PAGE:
The Oldest College Newspaper in Pennsylvania

The Lafayette

The Oldest College Newspaper in Pennsylvania

The Lafayette

The Oldest College Newspaper in Pennsylvania

The Lafayette

Sidelines: The NFL draft and a blockbuster deal

Sidelines: The NFL draft and a blockbuster deal

By Matt Barrett ‘17 and Brian O’Neill ‘16

Collaborative Writers

The NFL combine two weeks ago allowed many college athletes to become one step closer to living their dream. At the combine, the best college football players are invited to showcase their talents. If you were the Tampa Buccaneers, whom would you draft with the number one overall pick?

M.B: The Bucs would be making a big mistake passing on Oregon quarterback Marcus Mariota. Tampa Bay is in desperate need of a franchise quarterback and Mike Glennon just isn’t that guy. What puts Mariota above all other quarterbacks is his quickness and downfield vision.

The Buccaneers were tied for third last season in sacks allowed with 52. Because their offensive line is below par, they’re going to need a quarterback that is able to escape the pocket to make a throw or run for the first down. Mariota assured everyone of his speed at the NFL combine, running a 4.52 second 40-yard dash, first among quarterbacks.

Besides Mariota’s speed, his next greatest asset is that he doesn’t cause turnovers. At Oregon, Mariota was able to leave with a 7.91 touchdown to interception ratio for his career, besting his competitor Jameis Winston by 4.60. The level of competition in the NFL is significantly higher than in the PAC 12 (Mariota’s conference)—quarterbacks throw way more interceptions professionally compared to in college. Just look at Cam Newton, the number one overall pick in the 2011 draft – his ratio plummeted from 4.29 in college to 1.52 in the NFL.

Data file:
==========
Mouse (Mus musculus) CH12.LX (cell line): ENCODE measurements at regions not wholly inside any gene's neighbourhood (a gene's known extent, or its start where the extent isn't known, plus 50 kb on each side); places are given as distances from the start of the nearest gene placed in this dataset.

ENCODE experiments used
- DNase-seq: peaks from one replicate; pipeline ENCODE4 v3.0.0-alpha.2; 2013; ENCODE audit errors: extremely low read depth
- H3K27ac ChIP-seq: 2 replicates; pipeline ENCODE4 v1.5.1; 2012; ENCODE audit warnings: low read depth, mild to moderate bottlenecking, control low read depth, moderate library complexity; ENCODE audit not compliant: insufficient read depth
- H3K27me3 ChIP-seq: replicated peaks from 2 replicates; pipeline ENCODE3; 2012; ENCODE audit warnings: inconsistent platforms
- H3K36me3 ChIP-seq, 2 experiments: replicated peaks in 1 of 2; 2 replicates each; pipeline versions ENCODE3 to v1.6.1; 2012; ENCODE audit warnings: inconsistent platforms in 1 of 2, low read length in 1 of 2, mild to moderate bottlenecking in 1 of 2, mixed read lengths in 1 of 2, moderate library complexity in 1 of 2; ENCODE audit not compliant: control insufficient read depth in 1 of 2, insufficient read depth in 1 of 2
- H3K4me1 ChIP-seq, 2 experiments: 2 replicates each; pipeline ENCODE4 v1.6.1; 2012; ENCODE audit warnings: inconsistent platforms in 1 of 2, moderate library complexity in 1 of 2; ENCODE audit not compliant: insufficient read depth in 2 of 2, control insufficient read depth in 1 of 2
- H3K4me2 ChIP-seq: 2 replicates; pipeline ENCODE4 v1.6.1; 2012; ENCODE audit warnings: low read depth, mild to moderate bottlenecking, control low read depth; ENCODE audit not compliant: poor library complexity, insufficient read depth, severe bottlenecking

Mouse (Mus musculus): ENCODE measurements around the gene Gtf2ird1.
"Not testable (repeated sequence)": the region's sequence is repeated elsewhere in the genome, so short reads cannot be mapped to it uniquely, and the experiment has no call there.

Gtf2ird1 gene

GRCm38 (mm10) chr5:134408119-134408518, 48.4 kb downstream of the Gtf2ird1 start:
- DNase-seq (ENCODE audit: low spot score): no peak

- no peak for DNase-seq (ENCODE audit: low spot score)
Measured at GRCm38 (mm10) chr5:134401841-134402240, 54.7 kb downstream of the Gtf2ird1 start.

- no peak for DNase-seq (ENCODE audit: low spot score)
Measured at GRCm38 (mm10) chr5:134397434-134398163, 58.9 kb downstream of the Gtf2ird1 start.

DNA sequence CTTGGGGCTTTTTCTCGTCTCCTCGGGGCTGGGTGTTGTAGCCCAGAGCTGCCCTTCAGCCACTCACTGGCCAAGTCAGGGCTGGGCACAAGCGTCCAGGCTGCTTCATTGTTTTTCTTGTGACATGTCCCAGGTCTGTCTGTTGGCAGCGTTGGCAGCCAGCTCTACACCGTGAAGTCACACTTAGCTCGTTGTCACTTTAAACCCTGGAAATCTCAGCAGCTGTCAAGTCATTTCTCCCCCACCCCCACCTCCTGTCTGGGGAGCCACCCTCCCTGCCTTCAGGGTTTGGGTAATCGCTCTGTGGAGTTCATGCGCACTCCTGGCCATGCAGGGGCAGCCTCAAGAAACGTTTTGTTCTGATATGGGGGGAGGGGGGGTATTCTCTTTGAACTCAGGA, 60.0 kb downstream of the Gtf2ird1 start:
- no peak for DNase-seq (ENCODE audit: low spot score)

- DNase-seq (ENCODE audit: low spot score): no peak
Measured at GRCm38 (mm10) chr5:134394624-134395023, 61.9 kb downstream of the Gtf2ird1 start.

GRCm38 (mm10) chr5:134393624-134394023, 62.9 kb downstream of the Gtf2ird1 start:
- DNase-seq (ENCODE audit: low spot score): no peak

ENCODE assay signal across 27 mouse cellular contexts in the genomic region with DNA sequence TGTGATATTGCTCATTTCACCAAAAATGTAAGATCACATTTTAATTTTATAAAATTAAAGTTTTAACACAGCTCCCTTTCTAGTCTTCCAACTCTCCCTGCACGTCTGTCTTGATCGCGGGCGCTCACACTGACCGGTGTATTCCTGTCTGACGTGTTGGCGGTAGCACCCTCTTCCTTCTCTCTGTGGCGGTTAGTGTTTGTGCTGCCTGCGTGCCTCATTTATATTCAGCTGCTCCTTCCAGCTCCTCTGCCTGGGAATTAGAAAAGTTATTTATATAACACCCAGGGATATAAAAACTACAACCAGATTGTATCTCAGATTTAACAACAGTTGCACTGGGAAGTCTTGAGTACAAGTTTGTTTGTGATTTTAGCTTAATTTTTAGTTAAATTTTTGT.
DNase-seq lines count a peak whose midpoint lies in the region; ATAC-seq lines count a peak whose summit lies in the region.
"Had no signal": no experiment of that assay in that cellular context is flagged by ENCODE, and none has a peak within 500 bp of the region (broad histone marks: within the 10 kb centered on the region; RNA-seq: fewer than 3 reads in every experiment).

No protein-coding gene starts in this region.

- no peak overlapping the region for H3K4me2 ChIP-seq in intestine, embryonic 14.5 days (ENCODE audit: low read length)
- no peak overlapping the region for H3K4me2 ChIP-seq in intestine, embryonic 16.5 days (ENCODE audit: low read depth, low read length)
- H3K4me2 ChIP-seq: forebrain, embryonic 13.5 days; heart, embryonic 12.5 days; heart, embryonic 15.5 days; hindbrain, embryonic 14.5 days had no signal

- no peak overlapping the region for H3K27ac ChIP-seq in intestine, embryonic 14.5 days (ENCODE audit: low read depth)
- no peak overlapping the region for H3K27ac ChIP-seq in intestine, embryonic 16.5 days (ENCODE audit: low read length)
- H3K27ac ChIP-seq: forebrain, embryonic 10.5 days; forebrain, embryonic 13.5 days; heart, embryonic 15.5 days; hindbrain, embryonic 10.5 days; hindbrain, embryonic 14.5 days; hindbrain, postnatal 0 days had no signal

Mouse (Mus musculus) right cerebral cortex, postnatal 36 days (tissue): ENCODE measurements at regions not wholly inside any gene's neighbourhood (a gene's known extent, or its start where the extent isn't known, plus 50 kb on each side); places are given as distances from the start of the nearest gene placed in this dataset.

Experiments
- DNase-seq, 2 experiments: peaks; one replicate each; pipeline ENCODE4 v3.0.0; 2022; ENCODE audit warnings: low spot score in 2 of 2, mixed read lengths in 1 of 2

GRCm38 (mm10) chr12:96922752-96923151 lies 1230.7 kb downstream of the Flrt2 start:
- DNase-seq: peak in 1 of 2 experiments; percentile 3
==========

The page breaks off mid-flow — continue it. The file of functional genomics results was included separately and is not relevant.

I’m not saying that the Hawaiian native will lead the Bucs to a Super Bowl next year, but his skill set compliments the team better than anyone else in this years draft class. Watch for the duo of Mariota and Mike Evans to be talked about for years to come.

B.O: For this one, I’m going to have to go with Jameis Winston. I’m picking this guy for one reason and one reason only—he’s got the intangible fighting leadership qualities that will bring the Bucs out of the hole they dug themselves into this past season.

Winston provided more than just Heisman Trophy statistics in his time at Florida State. He gave the team a motivating force, someone to rally around, someone who, even in the midst of his own occasional failures, never gave into the negativity that some players do when things don’t go their way. Things will almost certainly not go Winston’s way at first if he goes to Tampa, but if he can keep that fighting attitude for a season or two and rally the players around him, we might just see the Buccaneers resurge and find their way back to playoffs.

Building a team around Winston is the way to go. I think another big first round option, Marcus Mariota, would be best suited to end up in Philadelphia. Chip Kelly’s offense would perfectly suit the former Oregon Duck, as both Kelly and Mariota like to run lightening quick offensive drives to keep the defense gassed all game. 

On Tuesday the Eagles and Bills reportedly agreed on the first blockbuster trade of this year’s NFL offseason. The Bills will ship Kiko Alonso to Philadelphia for standout LeSean McCoy. Are the Eagles coming out on top or not?